Thugs Kill Villager in Xi'an Forced Demolition Conflict
CHINA—Mid-September and conflicts have flared up again in Liangjiajie Village, Xi'an City, in northeast China. Since the end of April, the majority of villagers have refused to sign unfair house demolition and relocation contracts. As a result many conflicts have taken place where the local government hired thugs to beat villagers, causing one death and many injuries. Fourteen other villages in the same area face similar problems.
Since April 26, 2006, local governments have used the construction of the No.3 Xi'an city east ring road as an excuse to force villagers to sign unfair contracts for house demolition and relocation. Despite the refusal of the majority of the villagers, local governments have hired rural workers from other areas and forcibly started demolition. They destroyed one wall of villager Jin Changnian's home without his consent, and when his family tried to stop them, over 50 thugs proceeded to beat them with nail-spiked clubs.
During the conflict, Jin Zhonghua was beaten to death and five other villagers were severely injured.
According to the villagers, after Jin's death, local authorities forced his relatives to sign a false death certificate with 160,000 yuan compensation (approximately $20,240). Later, local newspapers reported that Jin had suddenly fainted during the conflict and that this was the cause of his death.
Villagers said that due to Jin's death and strong opposition from locals, the local government then put a stop to the forced demolition, but since Sept. 12, it has carried out renewed large-scale demolitions. A total of 39 houses were pulled down in five consecutive days; among these 21 households had not signed contracts.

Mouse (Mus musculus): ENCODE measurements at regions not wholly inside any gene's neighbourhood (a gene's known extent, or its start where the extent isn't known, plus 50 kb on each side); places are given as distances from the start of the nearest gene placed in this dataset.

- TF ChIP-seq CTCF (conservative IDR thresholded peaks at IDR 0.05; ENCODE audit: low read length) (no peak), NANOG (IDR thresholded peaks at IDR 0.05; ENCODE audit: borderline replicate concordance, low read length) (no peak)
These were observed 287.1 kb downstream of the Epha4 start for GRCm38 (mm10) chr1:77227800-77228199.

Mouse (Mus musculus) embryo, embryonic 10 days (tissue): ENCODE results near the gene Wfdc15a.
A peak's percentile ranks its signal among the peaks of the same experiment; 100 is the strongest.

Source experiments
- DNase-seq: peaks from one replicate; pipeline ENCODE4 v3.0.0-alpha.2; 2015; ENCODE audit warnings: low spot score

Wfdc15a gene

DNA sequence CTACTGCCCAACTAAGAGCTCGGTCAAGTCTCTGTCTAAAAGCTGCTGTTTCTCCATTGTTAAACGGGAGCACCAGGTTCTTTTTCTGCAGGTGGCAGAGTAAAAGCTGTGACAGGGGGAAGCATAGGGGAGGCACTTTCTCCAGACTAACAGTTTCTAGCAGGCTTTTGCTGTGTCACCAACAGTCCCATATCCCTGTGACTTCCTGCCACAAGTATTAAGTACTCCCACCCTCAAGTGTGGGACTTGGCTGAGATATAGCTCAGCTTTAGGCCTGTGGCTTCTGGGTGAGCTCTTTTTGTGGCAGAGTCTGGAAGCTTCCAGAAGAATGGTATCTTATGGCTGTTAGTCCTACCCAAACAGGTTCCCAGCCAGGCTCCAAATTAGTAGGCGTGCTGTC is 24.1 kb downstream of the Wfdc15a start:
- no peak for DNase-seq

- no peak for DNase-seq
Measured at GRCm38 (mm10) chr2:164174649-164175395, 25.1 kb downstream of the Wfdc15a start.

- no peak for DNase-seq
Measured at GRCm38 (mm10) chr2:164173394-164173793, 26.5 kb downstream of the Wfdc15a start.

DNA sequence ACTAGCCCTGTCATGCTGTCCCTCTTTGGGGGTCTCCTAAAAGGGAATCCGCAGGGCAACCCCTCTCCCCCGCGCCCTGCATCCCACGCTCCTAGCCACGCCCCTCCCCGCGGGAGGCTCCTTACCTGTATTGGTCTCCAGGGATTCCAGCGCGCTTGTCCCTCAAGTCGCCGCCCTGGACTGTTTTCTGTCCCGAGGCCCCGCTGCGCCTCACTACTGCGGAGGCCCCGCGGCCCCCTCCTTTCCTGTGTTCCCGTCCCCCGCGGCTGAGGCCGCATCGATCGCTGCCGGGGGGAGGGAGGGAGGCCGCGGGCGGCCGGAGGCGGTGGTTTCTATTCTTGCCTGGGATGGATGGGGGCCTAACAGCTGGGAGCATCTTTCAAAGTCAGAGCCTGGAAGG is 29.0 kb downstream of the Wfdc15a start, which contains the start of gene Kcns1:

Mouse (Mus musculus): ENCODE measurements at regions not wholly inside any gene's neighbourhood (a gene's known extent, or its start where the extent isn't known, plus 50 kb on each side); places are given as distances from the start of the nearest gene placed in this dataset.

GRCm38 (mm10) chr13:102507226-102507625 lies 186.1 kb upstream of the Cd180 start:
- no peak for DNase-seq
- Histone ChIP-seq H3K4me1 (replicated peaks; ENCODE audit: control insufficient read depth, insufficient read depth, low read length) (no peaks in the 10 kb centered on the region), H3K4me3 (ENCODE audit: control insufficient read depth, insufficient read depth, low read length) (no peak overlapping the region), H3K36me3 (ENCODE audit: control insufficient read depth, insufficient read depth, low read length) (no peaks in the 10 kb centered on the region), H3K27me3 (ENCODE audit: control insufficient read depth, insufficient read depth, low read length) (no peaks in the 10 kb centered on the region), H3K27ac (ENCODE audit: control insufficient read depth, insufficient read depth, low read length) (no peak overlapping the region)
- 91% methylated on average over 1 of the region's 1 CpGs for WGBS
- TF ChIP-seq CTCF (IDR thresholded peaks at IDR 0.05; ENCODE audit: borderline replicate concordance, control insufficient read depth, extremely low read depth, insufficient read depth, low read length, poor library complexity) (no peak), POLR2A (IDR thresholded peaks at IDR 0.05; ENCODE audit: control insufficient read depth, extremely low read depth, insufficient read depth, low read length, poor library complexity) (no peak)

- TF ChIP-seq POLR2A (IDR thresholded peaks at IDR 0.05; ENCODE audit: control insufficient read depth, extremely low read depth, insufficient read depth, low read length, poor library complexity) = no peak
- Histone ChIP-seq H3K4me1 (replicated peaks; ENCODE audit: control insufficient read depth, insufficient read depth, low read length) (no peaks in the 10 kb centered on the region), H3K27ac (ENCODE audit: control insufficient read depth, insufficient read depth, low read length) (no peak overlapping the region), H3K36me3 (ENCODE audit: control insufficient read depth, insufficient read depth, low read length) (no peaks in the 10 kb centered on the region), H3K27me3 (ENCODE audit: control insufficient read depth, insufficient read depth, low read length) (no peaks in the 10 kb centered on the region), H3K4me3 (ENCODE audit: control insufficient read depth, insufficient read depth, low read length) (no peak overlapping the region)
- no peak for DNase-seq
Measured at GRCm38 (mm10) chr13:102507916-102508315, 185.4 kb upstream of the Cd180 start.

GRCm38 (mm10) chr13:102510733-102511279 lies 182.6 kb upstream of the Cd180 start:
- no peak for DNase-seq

On Sept. 15, several hundred villagers went to the Shanxi provincial government offices to appeal, but the Baiqiao local government still continued the forced demolition. Three days later, villagers once again went to the provincial government, the district lead (a low-level local authority) called thugs to beat them up just outside the gate of the provincial government.
Former Shanxi provincial TV station journalist Ma Xiaoming commented on the seriousness of this incident: Many police vehicles were parked nearby but the police stood by quietly and watched the incident. Is this actually the official policy?
According to one villager, Mr. Yang, over 400 villagers were beaten, and eight persons were severely injured. An elderly grandmother developed spinal problems as a result, but cannot receive hospital treatment due to lack of money.
When The Epoch Times called the Shanxi provincial appeal office, one official answered, “I don't know, you should ask the propaganda department, we have standard answers for this.” A local government official said, “Since you are a journalist, you should come here to investigate for yourself. And who gave you the information?”
One villager, who wished to remain anonymous, said, “Because the compensation is so low, only 300 yuan (approximately US$38) per square meter, all of us refused to sign it, so the cadre engaged thugs to threaten us, 'You don't sign [the contract], we'll beat you!' Many villagers were very scared and signed the papers, even though they knew it was unfair. The government broke the law, but they were very afraid and signed the papers.”